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Harvey Weinstein: US court overturns 2020 rape conviction

April 25, 2024

A New York appeals court has ordered a new trial in the landmark case that drove the #MeToo movement. The majority opinion argued that the judge committed serious errors and swayed jurors by admitting invalid testimony.

Harvey Weinstein
In a separate 2023 case, the disgraced former movie mogul was also convicted of raping a woman in Los AngelesImage: Etienne Laurent/POOL/AFP/Getty Images

A New York appeals court on Thursday overturned 2020 sex crime charges against former Hollywood film producer Harvey Weinstein and ordered a new trial.

The court said in a 4-3 decision that it found errors in the landmark trial that helped drive the #MeToo movement

Why was the New York Weinstein ruling overturned?

New York's Court of Appeals argued that the previous ruling had committed serious errors by admitting invalid testimony.

"We conclude that the trial court erroneously admitted testimony of uncharged, alleged prior sexual acts against persons other than the complainants of the underlying crimes," the court's majority opinion said.

"The remedy for these egregious errors is a new trial," it declared.

"It is an abuse of judicial discretion to permit untested allegations of nothing more than bad behavior that destroys a defendant's character but sheds no light on their credibility as related to the criminal charges lodged against them," the court said.

In making the appeal, Weinstein's lawyers had argued that judge James Burke swayed the trial by allowing three women to testify that weren't part of the case.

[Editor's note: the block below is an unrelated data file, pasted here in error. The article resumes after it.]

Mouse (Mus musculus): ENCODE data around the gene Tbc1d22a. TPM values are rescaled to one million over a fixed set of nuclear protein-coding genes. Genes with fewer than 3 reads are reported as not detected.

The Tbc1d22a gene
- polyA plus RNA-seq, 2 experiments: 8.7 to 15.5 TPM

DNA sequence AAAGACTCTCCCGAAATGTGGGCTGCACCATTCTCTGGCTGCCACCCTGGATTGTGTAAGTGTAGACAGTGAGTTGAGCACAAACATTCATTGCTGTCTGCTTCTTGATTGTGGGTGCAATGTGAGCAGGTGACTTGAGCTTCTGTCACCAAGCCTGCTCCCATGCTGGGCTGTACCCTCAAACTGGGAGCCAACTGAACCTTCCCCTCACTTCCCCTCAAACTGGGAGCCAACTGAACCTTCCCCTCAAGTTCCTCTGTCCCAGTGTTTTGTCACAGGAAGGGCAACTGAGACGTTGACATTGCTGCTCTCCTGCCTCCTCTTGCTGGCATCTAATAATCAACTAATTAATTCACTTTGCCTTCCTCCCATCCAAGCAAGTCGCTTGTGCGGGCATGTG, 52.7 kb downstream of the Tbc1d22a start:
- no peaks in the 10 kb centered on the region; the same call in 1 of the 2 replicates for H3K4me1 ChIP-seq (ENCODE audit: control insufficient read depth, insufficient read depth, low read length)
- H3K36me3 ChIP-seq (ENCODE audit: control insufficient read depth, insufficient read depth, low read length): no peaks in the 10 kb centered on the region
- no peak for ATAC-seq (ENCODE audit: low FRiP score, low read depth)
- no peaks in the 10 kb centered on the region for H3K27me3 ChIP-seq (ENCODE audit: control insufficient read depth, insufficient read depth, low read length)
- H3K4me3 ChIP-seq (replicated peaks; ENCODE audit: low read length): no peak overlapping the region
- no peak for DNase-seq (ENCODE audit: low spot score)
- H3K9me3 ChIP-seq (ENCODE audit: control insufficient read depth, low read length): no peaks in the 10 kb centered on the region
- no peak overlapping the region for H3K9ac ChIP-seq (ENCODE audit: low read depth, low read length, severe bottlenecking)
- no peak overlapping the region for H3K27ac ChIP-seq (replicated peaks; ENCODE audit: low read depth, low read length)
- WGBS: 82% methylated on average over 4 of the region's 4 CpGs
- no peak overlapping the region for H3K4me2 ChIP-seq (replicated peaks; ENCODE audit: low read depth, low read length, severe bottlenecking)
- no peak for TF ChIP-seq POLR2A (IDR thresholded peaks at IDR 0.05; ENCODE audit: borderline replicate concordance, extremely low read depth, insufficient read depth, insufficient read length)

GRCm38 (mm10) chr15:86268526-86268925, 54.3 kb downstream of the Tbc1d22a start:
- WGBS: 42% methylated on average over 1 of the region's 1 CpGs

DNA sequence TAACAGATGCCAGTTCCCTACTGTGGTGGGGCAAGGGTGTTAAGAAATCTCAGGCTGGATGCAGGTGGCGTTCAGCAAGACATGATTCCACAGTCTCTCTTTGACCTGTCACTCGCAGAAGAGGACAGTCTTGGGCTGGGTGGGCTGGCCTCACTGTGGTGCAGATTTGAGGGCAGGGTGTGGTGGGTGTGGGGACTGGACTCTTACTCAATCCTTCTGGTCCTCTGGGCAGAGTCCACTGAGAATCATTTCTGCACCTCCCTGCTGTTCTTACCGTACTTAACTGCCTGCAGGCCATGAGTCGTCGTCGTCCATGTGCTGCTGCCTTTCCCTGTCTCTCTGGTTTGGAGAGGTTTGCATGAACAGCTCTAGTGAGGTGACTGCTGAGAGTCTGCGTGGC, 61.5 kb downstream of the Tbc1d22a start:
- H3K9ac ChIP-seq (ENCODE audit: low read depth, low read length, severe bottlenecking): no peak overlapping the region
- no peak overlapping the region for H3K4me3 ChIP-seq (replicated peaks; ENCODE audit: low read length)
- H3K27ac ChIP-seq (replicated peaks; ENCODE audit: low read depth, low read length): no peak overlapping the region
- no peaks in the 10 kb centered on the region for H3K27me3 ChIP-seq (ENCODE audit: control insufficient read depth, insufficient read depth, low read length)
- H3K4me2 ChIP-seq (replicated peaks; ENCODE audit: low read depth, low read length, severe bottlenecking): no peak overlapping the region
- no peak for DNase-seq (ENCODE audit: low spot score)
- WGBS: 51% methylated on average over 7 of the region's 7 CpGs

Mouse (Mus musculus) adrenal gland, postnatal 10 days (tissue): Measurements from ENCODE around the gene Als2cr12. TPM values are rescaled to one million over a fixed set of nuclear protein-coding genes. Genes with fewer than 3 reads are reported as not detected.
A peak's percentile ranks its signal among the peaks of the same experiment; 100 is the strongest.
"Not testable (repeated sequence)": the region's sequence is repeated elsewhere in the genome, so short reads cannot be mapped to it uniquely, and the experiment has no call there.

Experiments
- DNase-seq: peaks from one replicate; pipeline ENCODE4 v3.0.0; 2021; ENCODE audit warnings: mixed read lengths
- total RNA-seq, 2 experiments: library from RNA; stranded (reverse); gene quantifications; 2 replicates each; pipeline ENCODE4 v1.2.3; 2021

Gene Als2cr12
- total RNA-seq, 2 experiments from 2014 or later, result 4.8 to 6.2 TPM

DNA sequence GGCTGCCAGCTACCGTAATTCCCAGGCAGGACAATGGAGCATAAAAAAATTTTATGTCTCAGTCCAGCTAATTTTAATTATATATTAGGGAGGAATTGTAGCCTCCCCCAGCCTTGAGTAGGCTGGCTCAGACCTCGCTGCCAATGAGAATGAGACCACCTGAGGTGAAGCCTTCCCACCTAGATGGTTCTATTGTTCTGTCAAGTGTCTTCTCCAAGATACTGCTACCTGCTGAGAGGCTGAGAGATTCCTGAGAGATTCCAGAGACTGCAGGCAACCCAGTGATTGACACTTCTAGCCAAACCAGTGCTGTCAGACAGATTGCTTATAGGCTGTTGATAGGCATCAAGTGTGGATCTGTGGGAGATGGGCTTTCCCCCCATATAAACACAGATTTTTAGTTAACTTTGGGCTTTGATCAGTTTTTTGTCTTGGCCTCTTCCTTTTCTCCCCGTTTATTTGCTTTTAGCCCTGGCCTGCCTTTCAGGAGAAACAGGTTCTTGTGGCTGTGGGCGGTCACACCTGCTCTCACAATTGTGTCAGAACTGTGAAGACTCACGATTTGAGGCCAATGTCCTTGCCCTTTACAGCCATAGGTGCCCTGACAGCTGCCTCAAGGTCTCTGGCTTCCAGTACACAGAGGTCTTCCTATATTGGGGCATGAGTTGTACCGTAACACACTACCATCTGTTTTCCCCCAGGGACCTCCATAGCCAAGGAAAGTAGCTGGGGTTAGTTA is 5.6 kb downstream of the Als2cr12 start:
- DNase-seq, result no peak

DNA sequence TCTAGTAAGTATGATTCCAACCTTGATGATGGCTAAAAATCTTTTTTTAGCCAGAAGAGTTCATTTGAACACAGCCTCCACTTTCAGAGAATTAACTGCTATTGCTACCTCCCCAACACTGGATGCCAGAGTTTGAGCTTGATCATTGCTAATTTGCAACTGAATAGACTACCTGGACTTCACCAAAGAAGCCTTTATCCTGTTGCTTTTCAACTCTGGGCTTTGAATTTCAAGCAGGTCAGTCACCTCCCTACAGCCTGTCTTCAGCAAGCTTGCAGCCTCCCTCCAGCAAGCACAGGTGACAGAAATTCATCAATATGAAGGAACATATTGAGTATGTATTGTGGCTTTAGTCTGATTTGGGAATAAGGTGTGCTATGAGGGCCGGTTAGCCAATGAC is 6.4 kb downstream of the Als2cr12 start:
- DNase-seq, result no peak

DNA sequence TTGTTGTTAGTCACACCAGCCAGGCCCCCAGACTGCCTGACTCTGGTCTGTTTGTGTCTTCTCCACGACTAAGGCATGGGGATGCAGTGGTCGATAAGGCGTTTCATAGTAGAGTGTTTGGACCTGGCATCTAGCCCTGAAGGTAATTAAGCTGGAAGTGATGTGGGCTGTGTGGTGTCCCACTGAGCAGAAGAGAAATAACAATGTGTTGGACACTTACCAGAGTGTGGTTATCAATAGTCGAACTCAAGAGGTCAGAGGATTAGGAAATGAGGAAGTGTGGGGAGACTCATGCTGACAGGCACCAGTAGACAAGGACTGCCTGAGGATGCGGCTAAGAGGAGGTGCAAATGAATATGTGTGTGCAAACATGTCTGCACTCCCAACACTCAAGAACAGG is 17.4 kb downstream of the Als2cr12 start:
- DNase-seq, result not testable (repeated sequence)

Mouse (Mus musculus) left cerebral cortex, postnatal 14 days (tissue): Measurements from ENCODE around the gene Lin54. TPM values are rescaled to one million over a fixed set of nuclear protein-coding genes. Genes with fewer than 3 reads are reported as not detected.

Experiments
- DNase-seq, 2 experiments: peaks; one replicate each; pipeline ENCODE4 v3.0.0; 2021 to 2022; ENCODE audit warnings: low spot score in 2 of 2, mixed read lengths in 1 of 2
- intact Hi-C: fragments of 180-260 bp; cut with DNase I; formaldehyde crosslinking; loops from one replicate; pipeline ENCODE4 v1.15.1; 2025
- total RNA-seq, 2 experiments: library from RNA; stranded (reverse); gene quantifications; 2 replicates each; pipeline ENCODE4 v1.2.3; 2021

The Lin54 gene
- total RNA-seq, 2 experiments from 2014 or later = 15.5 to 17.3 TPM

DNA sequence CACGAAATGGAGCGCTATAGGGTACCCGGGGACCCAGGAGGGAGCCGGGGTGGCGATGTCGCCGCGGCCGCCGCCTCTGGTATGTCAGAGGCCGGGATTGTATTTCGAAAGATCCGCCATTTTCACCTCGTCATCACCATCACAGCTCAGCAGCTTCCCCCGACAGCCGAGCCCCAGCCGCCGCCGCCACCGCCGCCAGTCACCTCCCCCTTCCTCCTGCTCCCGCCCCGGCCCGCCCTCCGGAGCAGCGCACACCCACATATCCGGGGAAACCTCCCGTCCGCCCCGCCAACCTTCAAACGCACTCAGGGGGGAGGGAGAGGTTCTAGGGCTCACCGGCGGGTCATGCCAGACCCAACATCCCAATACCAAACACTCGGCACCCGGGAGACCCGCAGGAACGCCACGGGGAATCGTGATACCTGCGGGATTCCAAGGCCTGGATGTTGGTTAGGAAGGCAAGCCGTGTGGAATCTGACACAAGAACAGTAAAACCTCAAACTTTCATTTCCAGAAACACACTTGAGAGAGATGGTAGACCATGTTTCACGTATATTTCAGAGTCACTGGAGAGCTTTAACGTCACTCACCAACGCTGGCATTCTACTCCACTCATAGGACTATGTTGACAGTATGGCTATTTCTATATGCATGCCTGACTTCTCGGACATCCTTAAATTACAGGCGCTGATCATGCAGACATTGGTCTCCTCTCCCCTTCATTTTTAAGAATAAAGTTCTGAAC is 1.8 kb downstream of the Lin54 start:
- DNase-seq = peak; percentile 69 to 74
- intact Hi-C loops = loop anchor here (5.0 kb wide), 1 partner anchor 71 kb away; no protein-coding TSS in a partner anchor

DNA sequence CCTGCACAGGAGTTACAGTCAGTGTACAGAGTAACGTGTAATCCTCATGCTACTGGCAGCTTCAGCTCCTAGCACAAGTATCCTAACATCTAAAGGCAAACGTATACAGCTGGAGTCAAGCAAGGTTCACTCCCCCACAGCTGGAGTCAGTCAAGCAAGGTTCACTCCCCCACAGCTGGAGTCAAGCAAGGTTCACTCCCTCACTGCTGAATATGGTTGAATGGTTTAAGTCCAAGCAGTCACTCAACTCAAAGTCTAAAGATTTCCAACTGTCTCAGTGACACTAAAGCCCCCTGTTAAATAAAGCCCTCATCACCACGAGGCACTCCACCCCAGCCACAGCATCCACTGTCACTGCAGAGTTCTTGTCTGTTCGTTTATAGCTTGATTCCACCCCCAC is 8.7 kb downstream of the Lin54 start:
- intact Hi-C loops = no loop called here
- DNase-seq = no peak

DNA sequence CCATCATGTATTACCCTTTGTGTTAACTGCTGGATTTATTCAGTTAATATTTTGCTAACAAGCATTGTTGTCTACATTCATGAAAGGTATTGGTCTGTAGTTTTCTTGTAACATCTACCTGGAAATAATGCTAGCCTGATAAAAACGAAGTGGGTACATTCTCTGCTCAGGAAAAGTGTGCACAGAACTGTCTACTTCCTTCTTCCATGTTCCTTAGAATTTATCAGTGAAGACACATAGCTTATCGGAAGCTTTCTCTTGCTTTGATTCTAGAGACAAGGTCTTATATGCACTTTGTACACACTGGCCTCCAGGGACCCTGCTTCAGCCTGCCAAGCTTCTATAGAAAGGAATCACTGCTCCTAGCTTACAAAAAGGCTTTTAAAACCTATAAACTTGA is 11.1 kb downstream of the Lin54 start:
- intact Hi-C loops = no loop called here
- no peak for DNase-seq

Dissenting Judge Madeline Singas said that the majority was "whitewashing the facts to conform to a he-said/she-said narrative."

She said that this continued a "disturbing trend of overturning juries' guilty verdicts in cases involving sexual violence."

"The majority's determination perpetuates outdated notions of sexual violence and allows predators to escape accountability," she argued.

Weinstein verdict is 'sending shock waves': Jayson Campadonia from Los Angeles

Weinstein accusers call reversal 'unjust'

"The news today is not only disheartening, but it's profoundly unjust," said a group of women called the "silence breakers" who banded together to reveal sexual misconduct against Weinstein and others. 

"But this ruling does not diminish the validity of our experiences or our truth; it's merely a setback," the group said in a statement. "We will continue to fight for justice for survivors everywhere."

Manhattan district attorney spokesperson Emily Tuttle said the office would "do everything in its power" to retry the case, and "remain steadfast in our commitment to survivors of sexual assault."

Arthur Aidala, the head of Weinstein's legal team, told reporters that "we knew that Harvey Weinstein did not get a fair trial."

"There are some people who are very unpopular in our society, but we still have to apply the law fairly to them," he said. 

What was Harvey Weinstein convicted of?

Weinstein has been serving a 23-year sentence in a New York prison following his conviction on charges of criminal sex act for sexually assaulting a production assistant in 2006 and rape in the third degree for attacking an aspiring actress in 2013.

The conviction had stood for more than four years.

The film producer was also convicted in Los Angeles in 2022 in another rape case and was sentenced to 16 years, meaning he will stay in prison even as the New York ruling is overturned. The New York Times reported that Weinstein remains convicted in California, and will be moved to prison there. 

Weinstein's trials came after dozens of allegations against him surfaced in 2017, which prompted a global reckoning over sexual misconduct and abuse in the film industry.

sdi/wmr (AP, Reuters, AFP)